Our data comes from a review of the major property portals and is adjusted for outlying or plainly incorrect adverts.
As we have noted in recent articles, the Polish property market has held up despite the pandemic. The demand has changed in terms of size and location of properties but prices, despite an early wobble, have remained steady.
We would caveat these numbers, however, a small bit. They represent offer prices and, while anecdotal evidence would suggest there are no huge discounts available on either sale prices or rentals, we simply do not believe that Krakow in particular is representative.
There is certainly buying demand for apartments but the rental market in Krakow is no where near its past peak. Krakow is a student/ tourist town and both of these sectors have vanished. We suspect that many landlords have taken their properties off the market rather than get locked into smaller rents and are awaiting the end of lockdowns.
Despite all of this, the Polish property market continues to show stunning returns versus other European cities. The economy is forecast to be amongst the best in the EU and while inflation is a concern, (which only helps house prices), increases in mortgage interest rates are not expected soon.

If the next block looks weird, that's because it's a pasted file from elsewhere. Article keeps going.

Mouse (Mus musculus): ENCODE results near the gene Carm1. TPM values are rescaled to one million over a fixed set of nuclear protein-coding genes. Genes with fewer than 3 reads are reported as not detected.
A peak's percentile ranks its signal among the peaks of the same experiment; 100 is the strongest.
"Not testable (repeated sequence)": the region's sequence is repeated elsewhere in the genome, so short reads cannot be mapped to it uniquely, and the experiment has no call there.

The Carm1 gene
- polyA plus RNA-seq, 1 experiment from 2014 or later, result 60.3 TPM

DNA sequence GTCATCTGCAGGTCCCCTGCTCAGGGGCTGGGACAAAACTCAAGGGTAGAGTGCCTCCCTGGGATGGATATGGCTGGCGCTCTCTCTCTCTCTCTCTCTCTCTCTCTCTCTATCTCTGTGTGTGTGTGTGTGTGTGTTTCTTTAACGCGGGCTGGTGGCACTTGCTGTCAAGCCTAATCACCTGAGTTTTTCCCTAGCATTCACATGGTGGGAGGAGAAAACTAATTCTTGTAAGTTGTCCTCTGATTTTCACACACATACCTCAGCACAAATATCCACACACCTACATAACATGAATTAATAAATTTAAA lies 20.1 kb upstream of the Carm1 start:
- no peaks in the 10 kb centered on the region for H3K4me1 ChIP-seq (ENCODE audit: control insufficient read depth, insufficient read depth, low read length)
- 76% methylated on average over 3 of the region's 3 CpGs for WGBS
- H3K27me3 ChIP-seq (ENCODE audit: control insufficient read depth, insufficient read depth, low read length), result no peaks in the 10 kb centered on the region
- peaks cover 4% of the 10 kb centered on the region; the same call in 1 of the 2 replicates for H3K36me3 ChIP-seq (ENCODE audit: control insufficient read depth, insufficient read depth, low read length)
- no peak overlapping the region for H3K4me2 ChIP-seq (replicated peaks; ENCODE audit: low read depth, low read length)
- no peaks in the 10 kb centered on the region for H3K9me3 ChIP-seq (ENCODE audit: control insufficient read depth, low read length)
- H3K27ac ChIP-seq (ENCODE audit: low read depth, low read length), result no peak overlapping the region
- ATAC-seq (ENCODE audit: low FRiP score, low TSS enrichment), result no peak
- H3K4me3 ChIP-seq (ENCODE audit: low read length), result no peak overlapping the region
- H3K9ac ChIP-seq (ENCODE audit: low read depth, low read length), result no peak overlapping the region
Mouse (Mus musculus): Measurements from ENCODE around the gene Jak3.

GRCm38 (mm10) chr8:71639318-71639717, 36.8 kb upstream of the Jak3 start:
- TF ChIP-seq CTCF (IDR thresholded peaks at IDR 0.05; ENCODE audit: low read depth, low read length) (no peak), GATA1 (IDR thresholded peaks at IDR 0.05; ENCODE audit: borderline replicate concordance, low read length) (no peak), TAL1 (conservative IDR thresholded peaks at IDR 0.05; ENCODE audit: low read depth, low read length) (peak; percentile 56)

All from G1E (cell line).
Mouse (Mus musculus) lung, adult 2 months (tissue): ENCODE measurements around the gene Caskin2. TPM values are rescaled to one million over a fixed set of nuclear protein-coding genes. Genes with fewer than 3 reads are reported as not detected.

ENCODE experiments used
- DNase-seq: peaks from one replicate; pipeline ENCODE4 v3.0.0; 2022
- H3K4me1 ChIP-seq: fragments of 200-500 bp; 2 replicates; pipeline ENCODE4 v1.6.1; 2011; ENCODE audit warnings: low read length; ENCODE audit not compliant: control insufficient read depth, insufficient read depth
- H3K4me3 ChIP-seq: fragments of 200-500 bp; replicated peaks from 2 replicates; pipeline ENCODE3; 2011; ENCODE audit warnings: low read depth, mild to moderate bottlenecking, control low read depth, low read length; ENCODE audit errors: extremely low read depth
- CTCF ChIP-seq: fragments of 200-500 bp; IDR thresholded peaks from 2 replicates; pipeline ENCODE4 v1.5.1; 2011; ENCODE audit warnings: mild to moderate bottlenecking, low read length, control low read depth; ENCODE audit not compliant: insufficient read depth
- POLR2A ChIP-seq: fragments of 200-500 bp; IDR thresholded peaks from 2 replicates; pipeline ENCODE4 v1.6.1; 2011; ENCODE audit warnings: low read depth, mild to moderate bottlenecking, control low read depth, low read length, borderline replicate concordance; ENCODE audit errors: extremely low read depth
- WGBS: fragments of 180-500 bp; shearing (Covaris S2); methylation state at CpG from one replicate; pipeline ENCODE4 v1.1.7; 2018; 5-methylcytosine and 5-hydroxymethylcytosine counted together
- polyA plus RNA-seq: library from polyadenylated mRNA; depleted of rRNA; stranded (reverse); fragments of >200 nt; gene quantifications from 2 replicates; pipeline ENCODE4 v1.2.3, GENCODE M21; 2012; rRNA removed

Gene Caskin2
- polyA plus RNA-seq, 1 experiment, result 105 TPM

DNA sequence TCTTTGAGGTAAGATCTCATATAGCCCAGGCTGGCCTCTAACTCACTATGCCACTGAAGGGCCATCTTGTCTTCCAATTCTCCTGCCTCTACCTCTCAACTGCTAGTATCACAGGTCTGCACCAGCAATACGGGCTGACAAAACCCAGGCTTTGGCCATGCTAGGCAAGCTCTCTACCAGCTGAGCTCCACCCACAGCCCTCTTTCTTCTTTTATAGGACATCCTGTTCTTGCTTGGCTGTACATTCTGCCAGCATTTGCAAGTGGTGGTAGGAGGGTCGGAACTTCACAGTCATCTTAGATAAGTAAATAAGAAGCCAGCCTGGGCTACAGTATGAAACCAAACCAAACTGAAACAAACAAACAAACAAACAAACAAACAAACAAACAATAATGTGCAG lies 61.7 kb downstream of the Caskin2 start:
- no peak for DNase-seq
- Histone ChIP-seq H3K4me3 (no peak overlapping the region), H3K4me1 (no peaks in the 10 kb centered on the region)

Gimme' the numbers
When you consider that mortgage costs per 100,000 borrowed have plummeted from above zl.400 p.m. last year to zl.300 today* and prices have remained constant, you may need to adjust your perspective on value.
The average rent in Warsaw today stands at zl.4,250 which would pay a mortgage of zl.1.4 million approx. Adding your required cash deposit and you could expect to be able to buy a property for zl.1.75 million. Today, the average price of an apartment in Warsaw is zl. 865,000. Even if those mortgage costs are a bit ambitious, and we suspect they are, there is still plenty of room for upside.
Warsaw doesn't look so expensive after all. Lodz and Wroclaw look pretty good too.